A super girl and super model: Herieth Paul
Herieth Paul’s slim backside wiggles as she rummages in her overstuffed bedroom closet, searching for her second most prized possession.
The rest of her room is surprisingly neat—for a 17-year-old supermodel-in-the-making, that is. Her size 8 shoes are lined up at the foot of her bed, her desk is only slightly cluttered with makeup and hair stuff. Plastered on one wall are cut out magazine pages of models, while over her bed, the Jonas Brothers, Taylor Lautner and Chris Brown look on.
“Found it!” she muffles, before emerging, slightly disheveled, but smiling. She holds up an oversized tote. “This one is by Celine. I love it. And this one,” she reaches back into the closet, “I bought it in New York. It’s from Miu Miu. I use it on shoots for carrying books, shoes and snacks.”
They’re duly gasped over—each is roughly equal to a healthy mortgage payment—before she shoves them back into the closet. (Her most prized possession is probably in the wash: a Phillip Lim t-shirt with “LOST” on the front and “FOUND” on the back she received after she did his catwalk show in New York City. “Out of everything,” she says, “that’s my favourite.”)
With that, she perches cross-legged on her bed and hugs a stuffed bear, ready for questions. It’s a slightly incongruous setting, given the places the Lester B Pearson high school student has been (New York, London and Paris in February alone) and the magazine covers she’s graced (most recently Teen Vogue, i-D and Elle). She’s walked with supermodels Coco Rocha and Naomi Campbell for some of the biggest names in fashion—think Zac Posen—and although she earns an average $10,000 per shoot, is on track to reach the lofty heights of $80,000 a day. In the past few years, she’s also been the face of Calvin Klein and Tom Ford.
The mention of that particular campaign elicits a giggle and a blush. “We went to New York to shop at Christmas. At Calvin Klein, I was recognized in the store. I was treated like a celebrity!” she laughs, her eyes widening. “They looked at me and snapped their fingers,”—she clicks hers—“and said, ‘You’re that girl!’”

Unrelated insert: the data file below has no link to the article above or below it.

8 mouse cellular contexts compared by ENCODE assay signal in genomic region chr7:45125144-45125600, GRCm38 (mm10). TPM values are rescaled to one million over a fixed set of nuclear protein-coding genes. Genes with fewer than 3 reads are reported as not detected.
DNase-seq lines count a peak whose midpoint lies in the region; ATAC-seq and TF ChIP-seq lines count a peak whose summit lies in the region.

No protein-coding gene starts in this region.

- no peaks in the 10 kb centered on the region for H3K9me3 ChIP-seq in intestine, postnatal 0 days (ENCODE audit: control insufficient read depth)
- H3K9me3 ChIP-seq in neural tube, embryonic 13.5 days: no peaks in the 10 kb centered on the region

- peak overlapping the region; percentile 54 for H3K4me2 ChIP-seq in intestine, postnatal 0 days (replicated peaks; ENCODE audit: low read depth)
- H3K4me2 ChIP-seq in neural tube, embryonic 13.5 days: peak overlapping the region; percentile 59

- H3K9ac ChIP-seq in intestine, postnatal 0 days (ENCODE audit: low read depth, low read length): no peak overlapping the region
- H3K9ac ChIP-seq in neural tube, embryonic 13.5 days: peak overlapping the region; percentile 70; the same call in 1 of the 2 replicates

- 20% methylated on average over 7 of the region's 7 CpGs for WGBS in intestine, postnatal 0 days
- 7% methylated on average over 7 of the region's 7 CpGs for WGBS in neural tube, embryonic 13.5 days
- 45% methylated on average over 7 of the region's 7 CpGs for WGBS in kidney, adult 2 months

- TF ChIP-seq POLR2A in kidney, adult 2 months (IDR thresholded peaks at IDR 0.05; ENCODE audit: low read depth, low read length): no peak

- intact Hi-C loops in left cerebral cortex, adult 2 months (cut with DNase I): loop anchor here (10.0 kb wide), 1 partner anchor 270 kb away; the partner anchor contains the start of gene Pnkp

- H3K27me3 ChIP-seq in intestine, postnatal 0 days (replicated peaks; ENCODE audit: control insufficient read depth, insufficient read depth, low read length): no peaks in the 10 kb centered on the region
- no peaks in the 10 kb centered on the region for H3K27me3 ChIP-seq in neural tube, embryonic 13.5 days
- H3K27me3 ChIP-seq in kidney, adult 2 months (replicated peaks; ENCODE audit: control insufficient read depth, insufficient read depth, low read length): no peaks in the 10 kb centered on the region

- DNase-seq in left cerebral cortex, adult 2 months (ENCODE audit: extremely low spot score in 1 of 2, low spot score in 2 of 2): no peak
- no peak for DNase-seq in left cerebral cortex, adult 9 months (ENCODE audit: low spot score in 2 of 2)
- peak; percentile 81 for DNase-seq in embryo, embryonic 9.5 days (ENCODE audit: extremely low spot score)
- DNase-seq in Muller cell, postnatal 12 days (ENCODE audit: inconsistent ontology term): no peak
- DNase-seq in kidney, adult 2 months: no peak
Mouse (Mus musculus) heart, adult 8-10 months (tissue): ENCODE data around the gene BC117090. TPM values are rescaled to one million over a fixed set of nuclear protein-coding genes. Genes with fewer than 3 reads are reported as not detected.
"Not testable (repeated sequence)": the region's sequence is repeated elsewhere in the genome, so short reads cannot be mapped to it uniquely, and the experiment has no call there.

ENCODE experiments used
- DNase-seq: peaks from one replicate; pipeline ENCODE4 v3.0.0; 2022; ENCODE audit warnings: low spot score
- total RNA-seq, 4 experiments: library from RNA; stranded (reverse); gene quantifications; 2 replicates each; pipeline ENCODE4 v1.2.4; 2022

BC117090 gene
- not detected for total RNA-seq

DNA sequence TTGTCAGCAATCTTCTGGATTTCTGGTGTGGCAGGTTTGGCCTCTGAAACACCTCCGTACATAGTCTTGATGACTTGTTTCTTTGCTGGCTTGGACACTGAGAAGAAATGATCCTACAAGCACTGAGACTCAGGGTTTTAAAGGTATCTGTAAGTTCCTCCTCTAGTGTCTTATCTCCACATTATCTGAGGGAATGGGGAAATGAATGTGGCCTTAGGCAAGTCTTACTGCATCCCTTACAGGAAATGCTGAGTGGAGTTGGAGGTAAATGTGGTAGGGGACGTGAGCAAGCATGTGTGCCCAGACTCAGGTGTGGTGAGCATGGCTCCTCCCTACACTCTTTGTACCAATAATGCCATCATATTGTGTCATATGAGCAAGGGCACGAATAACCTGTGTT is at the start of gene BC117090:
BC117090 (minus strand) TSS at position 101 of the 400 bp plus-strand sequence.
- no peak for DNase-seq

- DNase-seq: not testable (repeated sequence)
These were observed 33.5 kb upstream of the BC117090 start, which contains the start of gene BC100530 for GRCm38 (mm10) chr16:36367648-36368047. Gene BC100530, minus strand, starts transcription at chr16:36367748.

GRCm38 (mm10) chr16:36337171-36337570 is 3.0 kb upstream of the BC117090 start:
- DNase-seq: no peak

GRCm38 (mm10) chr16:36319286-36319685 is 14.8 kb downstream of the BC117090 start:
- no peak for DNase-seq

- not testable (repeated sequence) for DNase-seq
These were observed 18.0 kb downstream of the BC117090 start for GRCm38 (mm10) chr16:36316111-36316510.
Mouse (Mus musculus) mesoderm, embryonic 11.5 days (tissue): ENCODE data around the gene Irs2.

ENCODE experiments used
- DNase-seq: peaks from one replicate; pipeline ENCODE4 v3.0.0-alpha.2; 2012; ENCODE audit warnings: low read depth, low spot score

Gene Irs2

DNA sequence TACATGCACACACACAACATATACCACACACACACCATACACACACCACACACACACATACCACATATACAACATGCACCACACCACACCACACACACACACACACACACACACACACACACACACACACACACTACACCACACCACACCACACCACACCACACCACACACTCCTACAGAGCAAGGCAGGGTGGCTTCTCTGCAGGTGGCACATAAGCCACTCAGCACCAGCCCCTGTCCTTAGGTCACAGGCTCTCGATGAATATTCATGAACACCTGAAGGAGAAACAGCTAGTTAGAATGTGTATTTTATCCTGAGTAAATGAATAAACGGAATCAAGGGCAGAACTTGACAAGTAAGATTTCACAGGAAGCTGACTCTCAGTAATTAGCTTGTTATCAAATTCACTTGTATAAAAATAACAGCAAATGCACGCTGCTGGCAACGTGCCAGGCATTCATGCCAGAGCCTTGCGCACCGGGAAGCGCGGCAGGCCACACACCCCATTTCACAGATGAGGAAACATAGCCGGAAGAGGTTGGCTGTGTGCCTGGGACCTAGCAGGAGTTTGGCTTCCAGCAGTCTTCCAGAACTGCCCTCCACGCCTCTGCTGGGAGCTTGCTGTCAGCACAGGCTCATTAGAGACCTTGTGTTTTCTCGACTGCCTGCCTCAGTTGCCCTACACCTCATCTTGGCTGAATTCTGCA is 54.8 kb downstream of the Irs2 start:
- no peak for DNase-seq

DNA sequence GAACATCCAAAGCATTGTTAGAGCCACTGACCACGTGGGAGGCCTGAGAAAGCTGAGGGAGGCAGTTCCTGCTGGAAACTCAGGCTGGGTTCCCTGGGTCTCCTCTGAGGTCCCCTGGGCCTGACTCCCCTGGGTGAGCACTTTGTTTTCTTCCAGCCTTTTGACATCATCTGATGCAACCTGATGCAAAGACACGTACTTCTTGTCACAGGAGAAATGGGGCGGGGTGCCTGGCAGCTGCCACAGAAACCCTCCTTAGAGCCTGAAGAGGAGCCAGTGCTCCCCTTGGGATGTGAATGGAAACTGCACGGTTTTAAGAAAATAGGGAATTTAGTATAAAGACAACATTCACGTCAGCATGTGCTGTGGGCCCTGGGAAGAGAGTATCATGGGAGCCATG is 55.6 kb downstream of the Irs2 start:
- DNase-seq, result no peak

From the doorway, her mother, Nsia, and sister, Happiness, 21, both chuckle at the memory. It’s not that they shadow the youngest member of the family, but they are protective. After all, from the moment Paul walked into Angie’s Model and Talent International agency (ATMI) on Clarence St, her modest suburban life in Orleans instantly changed to fittings, shoots and international fashion shows.
“One word. Wow,” says agency co-owner, Angie Sakla-Seymour of the moment she came face-to-face with the girl who has put ATMI on the international modeling map. “She was 13 and knocked on my door. It was really early—the open call was at 1pm and she showed up at 10am. I was taken away by her beauty, but then I told her to come back and closed the door,” she laughs. “And I thought, ‘Why did I do that?’ I could have said yes straight away. She’s one in a billion. She’s a game-changer.”
And yet, she hasn’t changed herself. Coached by both her mother and Sakla-Seymour, (“She’s like a second mother to me,” admits Paul), the teen has blossomed from a painfully shy child into a poised and open-natured young woman who has traveled internationally alone since she was 15, carries a bible in her luggage, does housework for privileges and always asks her mother to open her pay cheques. She does homework on planes, files assignments online and, although she struggles with math learned long-distance, is happy to do summer school to graduate this summer.